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Applications of Liquid Crystals in Intelligent Insulation

Applications of Liquid Crystals in Intelligent Insulation
Applications of Liquid Crystals in Intelligent Insulation
In order to provide a robust infrastructure for the transmission and distribution of electrical power, understanding and monitoring equipment ageing and failure is of paramount importance. Commonly, failure is associated with degradation of the dielectric material. As a result, a great deal of research and development focuses on understanding ageing of materials and designing methods for condition monitoring. Smart dielectrics are materials which contain a chemical group that produces a measurable response depending on local environmental changes. The introduction of a smart moiety into a chosen material is a potentially attractive means of continual condition monitoring as the system is passive (requiring no maintenance), provides a clear visual output indicative of the local environment, and could be applied to equipment as a coating or even make up part of the bulk dielectric. It is important that any introduction of smart groups into the dielectric does not have any detrimental effect on the desirable electrical and mechanical properties of the bulk material. Initial work focussed on the introduction of fluorophores and chromophores into a model dielectric system. It was necessary both to optimise the active smart chemical as well as explore the best methods of dispersing into a host polymer matrix. Equipment which allowed the spectra of a material to be monitored in real-time whilst under electrical stress was assembled.[1] Liquid crystals are currently the subject of investigation as they are widely known to exhibit dramatic changes which are electric field dependant. It is possible to encapsulate droplets of liquid crystal in a host polymer to form a “polymer dispersed liquid crystal” (PDLC). Such materials are manufactured into films which can then be used in a variety of applications. It is possible to rigorously control liquid crystal composition and material microstructure in order to produce PDLCs which “switch” between clear and opaque states depending on changes in the local electric field [2], therefore making PDLCs potentially attractive smart dielectrics.
16
Holt, A F
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Brown, R C D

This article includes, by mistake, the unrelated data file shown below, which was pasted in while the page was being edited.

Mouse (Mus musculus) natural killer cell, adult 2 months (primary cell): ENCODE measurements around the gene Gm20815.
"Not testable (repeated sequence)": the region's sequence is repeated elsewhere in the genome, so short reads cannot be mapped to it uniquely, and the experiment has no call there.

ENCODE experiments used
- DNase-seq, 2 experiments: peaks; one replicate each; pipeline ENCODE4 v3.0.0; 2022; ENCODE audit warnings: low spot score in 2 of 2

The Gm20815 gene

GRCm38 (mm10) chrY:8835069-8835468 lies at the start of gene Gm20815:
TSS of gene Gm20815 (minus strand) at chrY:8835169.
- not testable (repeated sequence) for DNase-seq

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Lewin, P L
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Vaughan, A S
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Lang, P
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Holt, A F
6a6195df-03d6-4174-a504-8ca2965e52df
Brown, R C D
3f268f46-b52b-469f-ad63-801913350252
Lewin, P L
78b4fc49-1cb3-4db9-ba90-3ae70c0f639e
Vaughan, A S
6d813b66-17f9-4864-9763-25a6d659d8a3
Lang, P
1c677bee-dec7-4228-a9cb-353752086aff

Holt, A F, Brown, R C D, Lewin, P L, Vaughan, A S and Lang, P (2012) Applications of Liquid Crystals in Intelligent Insulation. The Fifth UHVnet Colloquium, University of Leicester, Leicester, United Kingdom. 18 - 19 Jan 2012. p. 16 .

Record type: Conference or Workshop Item (Paper)

Abstract

In order to provide a robust infrastructure for the transmission and distribution of electrical power, understanding and monitoring equipment ageing and failure is of paramount importance. Commonly, failure is associated with degradation of the dielectric material. As a result, a great deal of research and development focuses on understanding ageing of materials and designing methods for condition monitoring. Smart dielectrics are materials which contain a chemical group that produces a measurable response depending on local environmental changes. The introduction of a smart moiety into a chosen material is a potentially attractive means of continual condition monitoring as the system is passive (requiring no maintenance), provides a clear visual output indicative of the local environment, and could be applied to equipment as a coating or even make up part of the bulk dielectric. It is important that any introduction of smart groups into the dielectric does not have any detrimental effect on the desirable electrical and mechanical properties of the bulk material. Initial work focussed on the introduction of fluorophores and chromophores into a model dielectric system. It was necessary both to optimise the active smart chemical as well as explore the best methods of dispersing into a host polymer matrix. Equipment which allowed the spectra of a material to be monitored in real-time whilst under electrical stress was assembled.[1] Liquid crystals are currently the subject of investigation as they are widely known to exhibit dramatic changes which are electric field dependant. It is possible to encapsulate droplets of liquid crystal in a host polymer to form a “polymer dispersed liquid crystal” (PDLC). Such materials are manufactured into films which can then be used in a variety of applications. It is possible to rigorously control liquid crystal composition and material microstructure in order to produce PDLCs which “switch” between clear and opaque states depending on changes in the local electric field [2], therefore making PDLCs potentially attractive smart dielectrics.

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More information

Published date: 18 January 2012
Additional Information: Event Dates: 18-19 January 2012
Venue - Dates: The Fifth UHVnet Colloquium, University of Leicester, Leicester, United Kingdom, 2012-01-18 - 2012-01-19
Organisations: Electronics & Computer Science, EEE

Identifiers

Local EPrints ID: 273125
URI: http://eprints.soton.ac.uk/id/eprint/273125
PURE UUID: 1bb4493d-959e-4a9f-b3af-b13c05012991
ORCID for A S Vaughan: ORCID iD orcid.org/0000-0002-0535-513X

Catalogue record

Date deposited: 20 Jan 2012 14:37
Last modified: 01 Oct 2020 01:34

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